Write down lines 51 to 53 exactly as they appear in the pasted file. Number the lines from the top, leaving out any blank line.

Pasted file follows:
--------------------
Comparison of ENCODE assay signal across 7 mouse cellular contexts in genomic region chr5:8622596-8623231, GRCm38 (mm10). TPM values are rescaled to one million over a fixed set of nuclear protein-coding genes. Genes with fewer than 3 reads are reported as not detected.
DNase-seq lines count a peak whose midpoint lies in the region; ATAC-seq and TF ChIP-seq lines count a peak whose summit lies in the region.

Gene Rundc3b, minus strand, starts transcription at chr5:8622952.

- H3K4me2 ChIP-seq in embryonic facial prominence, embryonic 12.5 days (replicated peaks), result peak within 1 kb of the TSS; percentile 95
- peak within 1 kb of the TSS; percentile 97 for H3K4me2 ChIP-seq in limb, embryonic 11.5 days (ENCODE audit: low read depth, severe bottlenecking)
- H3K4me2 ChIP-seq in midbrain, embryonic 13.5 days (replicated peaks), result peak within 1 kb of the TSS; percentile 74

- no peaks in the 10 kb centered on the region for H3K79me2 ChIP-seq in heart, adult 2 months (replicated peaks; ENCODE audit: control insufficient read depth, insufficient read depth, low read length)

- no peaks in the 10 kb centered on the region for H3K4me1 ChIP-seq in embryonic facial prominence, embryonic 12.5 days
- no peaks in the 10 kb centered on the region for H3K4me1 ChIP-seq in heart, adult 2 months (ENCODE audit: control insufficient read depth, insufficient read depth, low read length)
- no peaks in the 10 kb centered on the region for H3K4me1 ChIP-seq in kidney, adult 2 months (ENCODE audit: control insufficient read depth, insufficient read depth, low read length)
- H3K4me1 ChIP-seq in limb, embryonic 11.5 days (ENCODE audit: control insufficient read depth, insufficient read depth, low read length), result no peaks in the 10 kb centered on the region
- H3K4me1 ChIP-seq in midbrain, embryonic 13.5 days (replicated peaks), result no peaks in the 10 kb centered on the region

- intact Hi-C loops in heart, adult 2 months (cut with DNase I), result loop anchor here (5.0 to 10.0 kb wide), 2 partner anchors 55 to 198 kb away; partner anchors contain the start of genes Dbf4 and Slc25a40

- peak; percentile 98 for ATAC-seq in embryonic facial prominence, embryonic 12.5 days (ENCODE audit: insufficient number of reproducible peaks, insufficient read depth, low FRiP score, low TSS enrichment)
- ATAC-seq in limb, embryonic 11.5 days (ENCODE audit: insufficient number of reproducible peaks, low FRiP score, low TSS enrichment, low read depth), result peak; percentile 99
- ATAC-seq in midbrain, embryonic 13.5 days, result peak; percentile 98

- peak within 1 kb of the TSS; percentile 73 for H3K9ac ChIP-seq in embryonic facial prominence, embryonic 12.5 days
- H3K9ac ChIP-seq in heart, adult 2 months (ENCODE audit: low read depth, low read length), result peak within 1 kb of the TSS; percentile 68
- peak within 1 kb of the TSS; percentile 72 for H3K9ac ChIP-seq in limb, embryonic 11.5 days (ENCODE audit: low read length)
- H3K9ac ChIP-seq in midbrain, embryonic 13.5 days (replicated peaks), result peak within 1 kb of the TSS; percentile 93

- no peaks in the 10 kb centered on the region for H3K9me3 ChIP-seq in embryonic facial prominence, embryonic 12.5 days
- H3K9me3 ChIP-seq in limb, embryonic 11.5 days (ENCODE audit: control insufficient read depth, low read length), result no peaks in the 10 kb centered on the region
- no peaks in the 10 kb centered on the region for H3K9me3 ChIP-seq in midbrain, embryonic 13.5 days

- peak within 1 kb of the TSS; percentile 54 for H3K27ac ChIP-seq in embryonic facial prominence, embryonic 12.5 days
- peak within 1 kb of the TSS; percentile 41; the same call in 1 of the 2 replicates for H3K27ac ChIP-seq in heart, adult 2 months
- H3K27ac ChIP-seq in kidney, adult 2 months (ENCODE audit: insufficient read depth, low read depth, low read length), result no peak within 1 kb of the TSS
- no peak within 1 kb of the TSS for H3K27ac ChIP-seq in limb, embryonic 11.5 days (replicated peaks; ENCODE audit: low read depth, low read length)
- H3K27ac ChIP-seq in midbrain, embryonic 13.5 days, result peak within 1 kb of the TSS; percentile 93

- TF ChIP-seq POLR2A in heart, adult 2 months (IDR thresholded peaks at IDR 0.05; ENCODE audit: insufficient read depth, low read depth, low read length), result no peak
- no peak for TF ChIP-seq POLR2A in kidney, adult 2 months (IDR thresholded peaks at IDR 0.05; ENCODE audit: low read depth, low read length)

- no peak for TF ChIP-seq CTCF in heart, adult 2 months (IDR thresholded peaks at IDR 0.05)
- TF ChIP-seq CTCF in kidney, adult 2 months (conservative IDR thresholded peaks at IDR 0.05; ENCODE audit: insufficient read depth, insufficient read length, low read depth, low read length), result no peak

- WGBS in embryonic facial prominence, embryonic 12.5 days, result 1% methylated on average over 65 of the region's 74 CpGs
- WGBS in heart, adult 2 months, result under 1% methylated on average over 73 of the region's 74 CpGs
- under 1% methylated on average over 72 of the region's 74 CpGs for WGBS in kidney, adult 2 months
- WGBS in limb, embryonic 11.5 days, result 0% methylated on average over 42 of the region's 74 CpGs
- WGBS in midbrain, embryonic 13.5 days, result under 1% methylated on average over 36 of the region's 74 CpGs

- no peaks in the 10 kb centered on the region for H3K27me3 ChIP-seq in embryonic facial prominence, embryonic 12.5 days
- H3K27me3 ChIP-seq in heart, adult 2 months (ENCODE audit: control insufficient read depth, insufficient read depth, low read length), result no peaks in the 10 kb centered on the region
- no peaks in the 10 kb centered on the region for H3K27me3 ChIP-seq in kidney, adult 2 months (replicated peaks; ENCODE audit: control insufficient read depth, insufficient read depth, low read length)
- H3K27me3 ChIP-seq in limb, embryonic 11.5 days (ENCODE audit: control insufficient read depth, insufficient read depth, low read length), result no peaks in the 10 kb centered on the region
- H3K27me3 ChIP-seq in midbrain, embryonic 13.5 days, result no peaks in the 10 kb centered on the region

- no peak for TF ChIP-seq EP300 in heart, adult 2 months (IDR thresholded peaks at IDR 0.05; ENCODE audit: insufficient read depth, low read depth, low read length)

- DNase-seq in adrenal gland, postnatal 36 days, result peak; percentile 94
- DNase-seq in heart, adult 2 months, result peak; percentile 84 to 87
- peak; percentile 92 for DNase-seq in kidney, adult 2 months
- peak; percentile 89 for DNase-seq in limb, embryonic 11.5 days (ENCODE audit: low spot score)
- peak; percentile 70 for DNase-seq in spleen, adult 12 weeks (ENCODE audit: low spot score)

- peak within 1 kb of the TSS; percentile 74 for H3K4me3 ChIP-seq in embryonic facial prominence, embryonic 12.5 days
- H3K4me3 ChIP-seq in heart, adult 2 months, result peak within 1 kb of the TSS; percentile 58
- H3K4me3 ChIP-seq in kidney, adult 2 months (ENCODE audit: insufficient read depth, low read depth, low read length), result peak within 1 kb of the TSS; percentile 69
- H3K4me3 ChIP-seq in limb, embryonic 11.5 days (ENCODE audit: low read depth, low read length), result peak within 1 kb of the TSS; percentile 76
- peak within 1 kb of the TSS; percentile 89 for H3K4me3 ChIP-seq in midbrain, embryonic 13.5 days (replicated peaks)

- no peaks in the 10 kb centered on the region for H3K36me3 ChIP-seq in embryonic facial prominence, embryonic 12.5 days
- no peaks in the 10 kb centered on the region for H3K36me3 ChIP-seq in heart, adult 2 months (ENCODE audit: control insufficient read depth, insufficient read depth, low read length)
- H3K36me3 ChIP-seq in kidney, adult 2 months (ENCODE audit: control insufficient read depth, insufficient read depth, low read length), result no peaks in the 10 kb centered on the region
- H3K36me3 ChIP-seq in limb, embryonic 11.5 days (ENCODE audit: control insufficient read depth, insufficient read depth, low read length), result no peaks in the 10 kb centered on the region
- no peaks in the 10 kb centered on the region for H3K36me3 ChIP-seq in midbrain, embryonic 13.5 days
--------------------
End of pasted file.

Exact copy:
- H3K4me3 ChIP-seq in kidney, adult 2 months (ENCODE audit: insufficient read depth, low read depth, low read length), result peak within 1 kb of the TSS; percentile 69
- H3K4me3 ChIP-seq in limb, embryonic 11.5 days (ENCODE audit: low read depth, low read length), result peak within 1 kb of the TSS; percentile 76
- peak within 1 kb of the TSS; percentile 89 for H3K4me3 ChIP-seq in midbrain, embryonic 13.5 days (replicated peaks)